It has been my contention that the most valuable viewpoints come from those who do. Thus, it’s logical to assume that any saxist who is surviving in this field, and doing it with success, is doing something right. The energies we all put into our craft; The years of apprenticeship and life-struggle, and the never ending open tuition to the school of hard knocks is always balanced by the intense commitment to the horn, and the pure love of playing it. Not everybody in jazz as in any art form can be a genius' but there are always musicians that have contributed and have made themselves worthy of recognition.This is Georgie Auld. The original KING SUPER 20 ( Along with Chas Ventura) endorser too, by the way.. George Auld was a rising tenor saxophone stylist in the late 1930's. Already in his late teens he was demonstrating his abilities as an original soloist.Playing in Bunny Berigan's band, e.g. "The Prisoner's Song" and many live airchecks with Artie Shaw, e.g. "Everybody's Jumpin'" he managed to sythesize Herschel Evans and "Pres" into a very identifible style. Unfortunately, he is overlooked when listeing to "Pres," "Hawk," Ben Webster, etal. He remains for this listener a mystery.After he left these bands he began sounding like other people, e.g. Ben Webster. Later the cool school West Coast tenor players.The answer to this question I guess will never be known. When many players attempt to find their voice which he apparently did and then to lose site of himself is a strong case of regression of either lost identity or confidence in what he was doing. To me Auld played an important role in the tenor saxophone history. Auld coming to prominence in the Swing era, he was one of the very few swing musicians who managed to traverse the ridge that Dizzy Gillespie and the young moderns threw up between swing and be-bop in the middle Forties. While most of the swing musicians gave up in the face of the new music, Auld not only relished the challenge but moved swiftly towards the top of the be-bop ladder. While his later work was commercial, some of his recordings in the mid-Forties, notably "Co-Pilot", which features Dizzy Gillespie on trumpet, were daring examples of big band jazz, possessing values which would escape the notice of the general listener of the time. Auld's family left his native Toronto when he was 10 and moved to New York in 1929. Studying alto sax, he won a Rudy Weidoeft Scholarship in 1931 and studied with that famous teacher for nine months. In 1936 he was so affected by bearing Coleman Hawkins's recording of "Meditation" that he switched to Hawkins's instrument, the tenor. George had his own small group that year at Nick's, one of New York's more famous jazz nightclubs, and joined Bunny Berigan's orchestra in 1937. Auld's early experiences in the big band world must have been rigorous since, on leaving the everdrunk Berigan, he joined the orchestra led by the brilliant clarinetist Artie Shaw in 1939. No sooner had he settled in than Shaw decided to give up the band and that November the 20-year-old Auld took it over and tried to run it himself, but without a star name to draw the customers, the orchestra was soon forced to disband. After a few months with Jan Savitt's band, Auld joined Benny Goodman in November 1940 and during the next seven months with Benny made his most famous recordings. Most importantly, Auld was here exposed to the work of Goodman's guitarist Charlie Christian, one of the young musicians who was probing his way toward what was, in the hands of Charlie Parker and Dizzy Gillespie and others, to become be-bop a few years further on. Christian's use of augmented and diminished chords was unique in jazz at that time. Auld was a receptive listener and Christian's influence on him was profound. When Christian died some months later, Auld left Goodman and joined Artie Shaw's new band, but he continued to explore the music that Charlie and the others had opened up to him, The unpredictable Shaw disbanded again in January 1942, and Auld led a group of his own until he went into the army in 1943. For some reason he was discharged, perhaps because of a chest illness which was to trouble him for many years, and from June 1943 he led a quartet at The Three Deuces in New York until, in September that year, he formed his big band. Auld's band lasted for two years and was never amongst the best known but it made many interesting records and spanned a difficult period in jazz when the roots of its arrangements were in swing but its soloists in the be-bop era. Big bands became uneconomic in the post-war period, and Auld sensibly paired his down to a sextet, probably one of the best of all his bands. It included the trumpeter Red Rodney, the baritone saxophonist Serge Chaloff, the pianist George Wallington (later replaced by Lou Levy), the bassist Curly Russell and the brilliant drummer/composer Tiny Kahn. George's illness caused him to break up this band and he moved to Arizona and finally to California for his health. He reformed, this time with a nine- piece devoted to the writing and style of the great composer Tadd Dameron. In 1948 he joined Billy Eckstine's band and in 1949 spent almost a year on Broadway acting in the play The Rat Race. At this time he also ran a club in New York, the Tin Pan Alley, which became a center for jam sessions. He joined Count Basie's Octet briefly and then formed a fine quintet in New York in 1951 (with Levy, Russell and Kahn, plus the young trombone virtuoso Frank Rosolino). Auld began to shed his be- bop overtones and returned to his earlier Coleman Hawkins-influenced manner. Returning to the West Coast in 1954, he opened another club, The Melody Room in Hollywood. Auld drifted into obscurity, but bounced back when, for no good reason, he became immensely popular in Japan. He made more than a dozen tours there beginning in 1964 and recorded 16 albums for Japanese labels. In 1977 he appeared in the film New and Liza Minelli. De Niro's role was as York, New York with Robert De Niro a saxophone player, and Auld played the solos on the soundtrack as well as having an acting part. His link to the Colman Hawkins school of tough tenor played a vital part in jazz and swing music. John Altwerger (George Auld) bandleader, saxophone And clarinet player, born Toronto, 19 May 1919, died Las Vegas 7 January, 1990. To me Auld played an important role in the tenor saxophone history. If you can listen to him at some point in time I think it would provide a missing link to a style that is very accesiable and vital to the sax and swing music. On a personal note-if anyone has any of his jap. issue recordings - I am very interested in getting any kind of copys. Just E mail me. CLOSE behind the tenor sax playing of Coleman Hawkins, Ben Webster and Bud Freeman, came that of George Auld. The result is that their playing will be remembered when Auld's could be sadly forgotten, and yet he too was a jazz innovator through the big bands that he led in the Forties.And was one serious tenor man......Have a great New Years Day my friends...and see you in 2015 as ever - Tim Price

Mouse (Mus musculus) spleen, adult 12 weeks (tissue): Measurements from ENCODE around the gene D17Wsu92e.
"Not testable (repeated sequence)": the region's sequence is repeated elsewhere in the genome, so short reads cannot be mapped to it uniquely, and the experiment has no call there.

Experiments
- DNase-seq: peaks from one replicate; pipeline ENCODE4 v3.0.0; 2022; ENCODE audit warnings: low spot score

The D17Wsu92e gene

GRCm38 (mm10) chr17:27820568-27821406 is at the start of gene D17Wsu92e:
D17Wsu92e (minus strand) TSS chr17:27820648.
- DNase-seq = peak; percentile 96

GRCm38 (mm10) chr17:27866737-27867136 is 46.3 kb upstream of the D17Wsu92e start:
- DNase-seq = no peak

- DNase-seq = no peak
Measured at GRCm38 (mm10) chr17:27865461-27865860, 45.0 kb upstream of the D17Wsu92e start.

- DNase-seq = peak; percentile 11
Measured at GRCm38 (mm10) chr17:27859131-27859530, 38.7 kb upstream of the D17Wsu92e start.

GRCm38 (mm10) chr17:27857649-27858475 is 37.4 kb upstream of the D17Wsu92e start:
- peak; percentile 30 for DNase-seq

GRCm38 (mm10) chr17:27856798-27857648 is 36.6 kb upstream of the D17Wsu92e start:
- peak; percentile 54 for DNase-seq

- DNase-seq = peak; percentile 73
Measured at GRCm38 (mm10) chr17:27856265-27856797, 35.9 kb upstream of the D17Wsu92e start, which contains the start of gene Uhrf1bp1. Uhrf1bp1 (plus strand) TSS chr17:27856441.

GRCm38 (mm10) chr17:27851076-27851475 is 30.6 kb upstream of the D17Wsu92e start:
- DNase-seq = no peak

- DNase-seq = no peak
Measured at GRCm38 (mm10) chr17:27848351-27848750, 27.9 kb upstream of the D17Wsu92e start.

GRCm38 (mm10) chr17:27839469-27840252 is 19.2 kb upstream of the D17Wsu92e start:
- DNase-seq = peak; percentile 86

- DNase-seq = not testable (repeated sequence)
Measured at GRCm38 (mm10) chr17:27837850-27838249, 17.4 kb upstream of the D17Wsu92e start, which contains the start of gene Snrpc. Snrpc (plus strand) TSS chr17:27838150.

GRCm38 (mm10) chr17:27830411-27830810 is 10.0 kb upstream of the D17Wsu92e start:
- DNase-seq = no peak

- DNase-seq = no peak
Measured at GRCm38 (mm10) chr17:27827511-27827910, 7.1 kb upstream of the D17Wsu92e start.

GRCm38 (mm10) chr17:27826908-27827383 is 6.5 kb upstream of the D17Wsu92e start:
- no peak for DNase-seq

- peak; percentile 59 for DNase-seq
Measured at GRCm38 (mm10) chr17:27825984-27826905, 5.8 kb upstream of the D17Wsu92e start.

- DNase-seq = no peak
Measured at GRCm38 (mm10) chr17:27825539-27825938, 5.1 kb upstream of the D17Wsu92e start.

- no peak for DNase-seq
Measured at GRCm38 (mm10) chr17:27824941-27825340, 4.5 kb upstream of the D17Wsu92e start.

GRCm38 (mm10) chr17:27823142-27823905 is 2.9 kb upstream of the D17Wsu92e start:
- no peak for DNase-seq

Wednesday, December 24, 2014